Researchers ID structure of key intermediate in enzyme converting methane to methanol; potential for synthetic fuels
A team from the University of Minnesota and Michigan State University has identified the structure of the key intermediate “Q” in the enzyme methane monooxygenase (MMO). MMO catalyzes the O2-dependent conversion of methane to methanol in methanotrophic bacteria, thereby preventing the emission into the atmosphere of approximately one billion tons of this potent greenhouse gas annually.
Q is one of the most powerful oxidizing intermediates occurring in nature. Exploiting this extreme oxidizing potential is of great interest for bioremediation and the development of synthetic approaches to methane-based alternative fuels and chemical industry feedstocks, the authors noted in their paper, published in the journal Nature. The insight gained into the formation and reactivity of Q from the structure reported is an important step towards harnessing this potential, the authors suggested.
The study, led by John Lipscomb at Minnesota and Denis Proshlyakov at Michigan State, confirms that Q has a diamond-shaped core consisting of two highly oxidized iron atoms connected by twin, single-oxygen atom bridges.
Lipscomb and other scientists had hypothesized this molecular makeup before, but this is the first scientific proof of the structure. Historically, observing the core has been difficult at best because Q’s lifespan within MMO’s catalyst cycle is just a few seconds. Methane is also one of the hardest bonds to break.
To determine the core, researchers used newly developed time-resolved resonance Raman vibrational spectroscopy to measure expansion and contraction motions within the diamond core. By making the measurements in a continuously flowing stream of MMO, the researchers could accumulate Q’s weak visible spectrum for hours despite its short lifetime. The long continuous flow required 40 grams of the enzyme, which required almost one year to purify.
Scientists have been studying Q for 20 years. Now we know its molecular structure, and this will hopefully become a stepping stone for researching possible uses for methane in bioremediation, transportable biofuels, and chemical products.—John Lipscomb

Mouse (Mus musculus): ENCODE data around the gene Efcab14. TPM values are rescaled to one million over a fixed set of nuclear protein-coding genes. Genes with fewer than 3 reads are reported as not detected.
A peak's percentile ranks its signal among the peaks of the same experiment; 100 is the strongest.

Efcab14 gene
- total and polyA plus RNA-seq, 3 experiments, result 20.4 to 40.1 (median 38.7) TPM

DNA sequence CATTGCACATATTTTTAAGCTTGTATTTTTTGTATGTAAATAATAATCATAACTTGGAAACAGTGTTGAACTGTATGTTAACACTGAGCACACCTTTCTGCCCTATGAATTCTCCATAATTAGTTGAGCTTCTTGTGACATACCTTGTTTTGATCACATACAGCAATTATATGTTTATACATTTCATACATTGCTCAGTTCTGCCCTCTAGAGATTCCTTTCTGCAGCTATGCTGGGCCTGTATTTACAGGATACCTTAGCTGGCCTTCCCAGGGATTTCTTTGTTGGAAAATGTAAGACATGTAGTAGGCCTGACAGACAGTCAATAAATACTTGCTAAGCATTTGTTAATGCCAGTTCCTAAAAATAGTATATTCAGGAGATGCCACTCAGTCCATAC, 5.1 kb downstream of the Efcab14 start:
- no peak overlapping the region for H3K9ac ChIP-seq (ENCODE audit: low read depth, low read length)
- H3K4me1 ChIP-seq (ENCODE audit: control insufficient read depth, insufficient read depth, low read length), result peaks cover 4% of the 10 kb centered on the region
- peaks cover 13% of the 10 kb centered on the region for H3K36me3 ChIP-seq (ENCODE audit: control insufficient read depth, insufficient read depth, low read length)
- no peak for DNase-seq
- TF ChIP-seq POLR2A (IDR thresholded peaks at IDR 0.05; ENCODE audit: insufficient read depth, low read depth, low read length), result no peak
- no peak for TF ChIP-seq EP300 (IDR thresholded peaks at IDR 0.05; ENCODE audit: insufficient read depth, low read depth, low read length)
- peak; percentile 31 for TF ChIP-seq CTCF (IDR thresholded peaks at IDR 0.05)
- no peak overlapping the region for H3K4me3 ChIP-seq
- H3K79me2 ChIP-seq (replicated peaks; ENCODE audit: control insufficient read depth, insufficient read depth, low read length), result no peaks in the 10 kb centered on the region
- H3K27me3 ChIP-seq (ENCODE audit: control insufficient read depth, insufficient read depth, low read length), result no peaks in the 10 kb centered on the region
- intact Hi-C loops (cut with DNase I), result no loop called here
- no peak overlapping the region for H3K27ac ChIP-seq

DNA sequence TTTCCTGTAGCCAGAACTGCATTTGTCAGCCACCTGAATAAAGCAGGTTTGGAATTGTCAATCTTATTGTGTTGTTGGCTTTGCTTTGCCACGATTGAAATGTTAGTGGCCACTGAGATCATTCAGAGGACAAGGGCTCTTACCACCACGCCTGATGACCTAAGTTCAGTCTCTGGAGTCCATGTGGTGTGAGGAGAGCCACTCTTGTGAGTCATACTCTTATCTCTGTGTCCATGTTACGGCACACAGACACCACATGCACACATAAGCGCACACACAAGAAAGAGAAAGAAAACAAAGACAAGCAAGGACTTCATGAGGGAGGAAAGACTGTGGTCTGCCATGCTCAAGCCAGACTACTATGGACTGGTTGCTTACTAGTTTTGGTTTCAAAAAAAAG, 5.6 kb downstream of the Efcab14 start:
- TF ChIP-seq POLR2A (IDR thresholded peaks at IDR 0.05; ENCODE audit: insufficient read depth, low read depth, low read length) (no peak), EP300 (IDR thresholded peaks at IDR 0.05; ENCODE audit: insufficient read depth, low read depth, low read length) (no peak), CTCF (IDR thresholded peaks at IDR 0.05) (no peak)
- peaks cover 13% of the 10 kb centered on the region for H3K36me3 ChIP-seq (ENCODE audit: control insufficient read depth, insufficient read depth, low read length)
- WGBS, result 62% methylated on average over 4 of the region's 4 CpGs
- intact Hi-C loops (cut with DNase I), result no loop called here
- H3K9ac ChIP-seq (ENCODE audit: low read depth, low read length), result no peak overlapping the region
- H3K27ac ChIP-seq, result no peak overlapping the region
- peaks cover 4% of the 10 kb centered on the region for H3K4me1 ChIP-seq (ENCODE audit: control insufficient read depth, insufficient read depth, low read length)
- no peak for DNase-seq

This discovery also allowed researchers to identify the point in the MMO cycle at which atmospheric O2 split into oxygen atoms, one of which is transferred into methane to make methanol.
A tremendous amount of energy is released when the methane bond is broken, making it an attractive fuel. However, it is difficult to transport, especially outside of the US. Converting methane to liquid methanol makes it easy to transport and a good alternative to petroleum for energy. Methanol is also often used in the development of many drugs, chemical processes, and synthetic products.
Other enzymes, including RNR (the enzyme that provides the building blocks of DNA), are likely to contain similar diamond core structures. Lipscomb hopes understanding one diamond core could provide the tools required for studying other similar structures.
Lipscomb plans to continue studying Q and MMO, particularly the other intermediates in the reaction cycle. He hopes researchers and physicians will take the results and apply them to other projects studying enzymes, biofuels, drug discovery, and related sciences.
This work was supported by the NIH grants GM40466 and GM100943 (to J.D.L.) and grant GM096132 (to D.A.P.).
Rahul Banerjee, Yegor Proshlyakov, John D. Lipscomb & Denis A. Proshlyakov (2015) “Structure of the key species in the enzymatic oxidation of methane to methanol” Nature doi: 10.1038/nature14160